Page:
Mocap Experiment: An Agile Way to Explore Virtual Dance
我從好奇甚麼是「虛擬身體的在場」（the presence of virtual bodies）開始。對舞蹈x技術領域的濃厚興趣促使我於2020年2⽉參與了由城市當代舞蹈團組織的網路駐留計劃，與國際藝術家在線合作。隨後我編排與跳《渡》探究真實與虛擬的邊界，運用頭戴式顯示設備來帶觀眾及舞伴進入想像的世界，曾以PCVR版本及劇場形式呈現。2020年12月我加入Eugenia Kim組織的Leonardo21藝術研究駐地，發起一系列實踐包括mocap-ing、設計虛擬現實世界、與跨學科學者進行討論等。
在技術的硬件越來越先進、軟件及內容⾼速發展的環境，影響表演藝術的範式轉移。例如第一視角的可及性轉變了本體感覺。我意識到研究虛擬舞蹈，需要花精力去大膽探索甚麼是身體。首先得先了解動捕，此技術可記錄物體或人的運動的過程，被應用在醫學、遊戲和教育等領域。動捕包括光學系統、使⽤附著在舞者⾝體上的標記或無標記的深度動捕相機等。我使用的是⼀套無線傳感器套裝Rokoko Smartsuit Pro。
動捕延伸的活動：2021年7至9⽉我被聘為 ROXY - TanzLabor 遠程數字舞蹈創客，在⼀個劇場的裝置中進⾏AR舞蹈表演。21年9⽉我在柏林數字⼈⽂藝術的研討會分享經驗，視頻稍後會公開。
2021年4⽉，我以客座藝術家身份與瑞士XR先鋒藝術家Gilles Jobin及其團隊合作，擴展想像力的邊界。我參與的La Comédie Virtuelle是多用戶社交VR體驗，前期與三位舞蹈藝術家合作排練。公眾可通過虛擬現實設備（Oculus和HTC Vive）或電腦參與。他／她們會變成不同顏⾊的火柴棍，與舞者和其他虛擬化⾝相遇，任意走動並聽到不同區域裡的音樂。
Mocap Experiment: An Agile Way to Explore Virtual Dance
Original text: Zelia ZZ Tan
Translator: Penelope Zhou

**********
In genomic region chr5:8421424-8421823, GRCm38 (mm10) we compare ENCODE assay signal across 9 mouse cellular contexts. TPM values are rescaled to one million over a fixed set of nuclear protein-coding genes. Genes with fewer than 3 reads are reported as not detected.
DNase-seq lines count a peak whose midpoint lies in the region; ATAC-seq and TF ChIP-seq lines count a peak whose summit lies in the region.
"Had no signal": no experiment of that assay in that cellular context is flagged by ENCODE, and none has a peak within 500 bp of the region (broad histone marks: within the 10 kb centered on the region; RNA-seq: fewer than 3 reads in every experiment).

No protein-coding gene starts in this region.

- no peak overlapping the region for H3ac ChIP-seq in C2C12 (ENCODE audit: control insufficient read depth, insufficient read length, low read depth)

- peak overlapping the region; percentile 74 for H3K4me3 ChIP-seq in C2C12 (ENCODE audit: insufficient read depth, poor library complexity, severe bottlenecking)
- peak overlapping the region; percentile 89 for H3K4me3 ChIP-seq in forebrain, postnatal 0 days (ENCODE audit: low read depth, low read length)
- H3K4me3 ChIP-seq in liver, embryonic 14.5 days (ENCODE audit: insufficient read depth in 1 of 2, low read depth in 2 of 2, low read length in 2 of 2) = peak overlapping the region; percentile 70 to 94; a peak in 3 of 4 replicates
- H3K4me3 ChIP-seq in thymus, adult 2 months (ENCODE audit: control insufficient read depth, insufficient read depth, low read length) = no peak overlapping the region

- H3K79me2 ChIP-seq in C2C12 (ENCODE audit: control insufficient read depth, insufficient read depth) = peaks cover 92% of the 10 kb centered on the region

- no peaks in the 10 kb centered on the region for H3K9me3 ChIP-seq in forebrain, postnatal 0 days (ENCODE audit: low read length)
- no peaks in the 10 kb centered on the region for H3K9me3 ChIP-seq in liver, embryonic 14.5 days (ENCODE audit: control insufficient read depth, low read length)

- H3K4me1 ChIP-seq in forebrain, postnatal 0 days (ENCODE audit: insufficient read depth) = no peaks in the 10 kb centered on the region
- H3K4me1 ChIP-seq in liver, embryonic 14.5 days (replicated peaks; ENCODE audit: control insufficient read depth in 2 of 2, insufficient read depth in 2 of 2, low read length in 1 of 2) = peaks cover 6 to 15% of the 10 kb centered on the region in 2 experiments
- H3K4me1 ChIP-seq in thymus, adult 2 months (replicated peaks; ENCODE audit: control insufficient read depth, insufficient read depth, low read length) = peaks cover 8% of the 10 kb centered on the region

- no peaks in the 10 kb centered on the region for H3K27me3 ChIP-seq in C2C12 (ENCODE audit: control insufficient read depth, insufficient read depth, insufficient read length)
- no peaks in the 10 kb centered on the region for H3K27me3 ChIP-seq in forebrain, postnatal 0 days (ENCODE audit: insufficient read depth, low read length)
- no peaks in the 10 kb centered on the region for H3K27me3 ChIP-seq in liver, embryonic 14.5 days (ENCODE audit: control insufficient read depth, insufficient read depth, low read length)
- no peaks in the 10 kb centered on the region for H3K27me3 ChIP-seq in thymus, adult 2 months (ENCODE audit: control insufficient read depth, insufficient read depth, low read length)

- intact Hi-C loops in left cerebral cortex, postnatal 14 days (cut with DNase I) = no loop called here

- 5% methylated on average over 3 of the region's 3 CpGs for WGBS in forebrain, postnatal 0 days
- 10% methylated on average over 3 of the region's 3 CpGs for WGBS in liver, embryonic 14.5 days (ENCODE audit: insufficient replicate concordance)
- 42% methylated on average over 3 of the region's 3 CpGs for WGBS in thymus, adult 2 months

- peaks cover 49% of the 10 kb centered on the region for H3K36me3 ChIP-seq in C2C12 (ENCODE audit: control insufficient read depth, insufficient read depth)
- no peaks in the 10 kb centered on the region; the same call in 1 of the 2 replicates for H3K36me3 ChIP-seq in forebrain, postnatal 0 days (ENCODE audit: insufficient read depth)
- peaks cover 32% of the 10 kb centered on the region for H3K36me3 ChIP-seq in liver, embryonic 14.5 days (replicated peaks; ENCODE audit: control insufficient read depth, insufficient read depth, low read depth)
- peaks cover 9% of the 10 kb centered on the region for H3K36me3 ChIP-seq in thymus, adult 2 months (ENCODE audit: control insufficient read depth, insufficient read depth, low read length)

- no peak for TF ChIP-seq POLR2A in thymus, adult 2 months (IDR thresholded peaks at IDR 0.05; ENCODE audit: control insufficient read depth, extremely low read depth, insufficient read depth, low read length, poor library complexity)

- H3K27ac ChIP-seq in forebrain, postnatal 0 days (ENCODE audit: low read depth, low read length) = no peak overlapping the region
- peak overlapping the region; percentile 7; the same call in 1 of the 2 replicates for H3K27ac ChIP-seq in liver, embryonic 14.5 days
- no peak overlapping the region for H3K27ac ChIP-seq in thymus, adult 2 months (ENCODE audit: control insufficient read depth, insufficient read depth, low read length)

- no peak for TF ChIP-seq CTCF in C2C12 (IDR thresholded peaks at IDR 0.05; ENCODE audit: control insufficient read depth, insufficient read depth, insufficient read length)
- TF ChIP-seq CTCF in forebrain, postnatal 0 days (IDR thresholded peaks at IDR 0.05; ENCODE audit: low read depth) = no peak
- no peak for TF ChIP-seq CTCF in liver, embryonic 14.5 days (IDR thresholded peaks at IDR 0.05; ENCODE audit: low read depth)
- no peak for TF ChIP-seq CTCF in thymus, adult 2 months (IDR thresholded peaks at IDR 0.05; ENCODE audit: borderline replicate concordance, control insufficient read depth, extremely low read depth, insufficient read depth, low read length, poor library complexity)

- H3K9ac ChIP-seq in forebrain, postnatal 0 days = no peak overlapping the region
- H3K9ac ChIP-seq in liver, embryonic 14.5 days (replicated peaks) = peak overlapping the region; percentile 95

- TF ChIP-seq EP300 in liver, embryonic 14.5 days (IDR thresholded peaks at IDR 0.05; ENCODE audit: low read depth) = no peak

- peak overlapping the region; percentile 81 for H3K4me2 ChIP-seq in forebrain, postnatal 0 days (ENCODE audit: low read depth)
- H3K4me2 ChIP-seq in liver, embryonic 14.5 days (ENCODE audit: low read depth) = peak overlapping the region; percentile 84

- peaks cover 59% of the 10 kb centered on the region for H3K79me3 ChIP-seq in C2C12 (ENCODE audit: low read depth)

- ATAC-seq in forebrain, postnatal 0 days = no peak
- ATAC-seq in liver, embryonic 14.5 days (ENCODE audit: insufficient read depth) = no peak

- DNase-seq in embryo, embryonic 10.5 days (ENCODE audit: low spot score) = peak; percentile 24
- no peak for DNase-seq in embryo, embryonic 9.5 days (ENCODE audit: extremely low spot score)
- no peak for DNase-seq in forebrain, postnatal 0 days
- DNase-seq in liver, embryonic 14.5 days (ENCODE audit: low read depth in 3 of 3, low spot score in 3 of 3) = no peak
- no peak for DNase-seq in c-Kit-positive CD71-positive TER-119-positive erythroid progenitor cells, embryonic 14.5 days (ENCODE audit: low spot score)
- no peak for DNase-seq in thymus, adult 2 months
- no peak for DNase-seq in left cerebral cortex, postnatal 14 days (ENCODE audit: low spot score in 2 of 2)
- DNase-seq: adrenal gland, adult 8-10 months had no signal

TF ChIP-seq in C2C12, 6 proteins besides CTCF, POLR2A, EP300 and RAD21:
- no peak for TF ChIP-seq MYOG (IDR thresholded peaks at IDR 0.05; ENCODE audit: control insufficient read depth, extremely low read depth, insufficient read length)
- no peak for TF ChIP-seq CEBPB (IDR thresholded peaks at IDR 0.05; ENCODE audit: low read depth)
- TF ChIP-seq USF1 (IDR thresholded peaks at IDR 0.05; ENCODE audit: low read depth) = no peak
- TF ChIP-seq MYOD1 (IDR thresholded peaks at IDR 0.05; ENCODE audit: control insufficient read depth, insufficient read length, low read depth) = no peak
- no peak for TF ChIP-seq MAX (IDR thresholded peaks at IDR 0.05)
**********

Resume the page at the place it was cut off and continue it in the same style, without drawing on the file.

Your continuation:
Keywords: motion capture, body, disembodiment, experiments, senses, virtual reality, virtual dance, real-time performance
Motivation Behind the Experiment
Remote collaboration／Photo provided by Zelia ZZ Tan
My motion capture (mocap) experiment is designed to test kinaesthetic awareness and proprioception in both physical and virtual realities. In practice, the invisible dimension of the environment becomes perceivable. Through the choreography and performance of virtual dance, this mocap experiment sets out to explore how the interaction between the body and technologies can help creators and audiences form a perception of reality.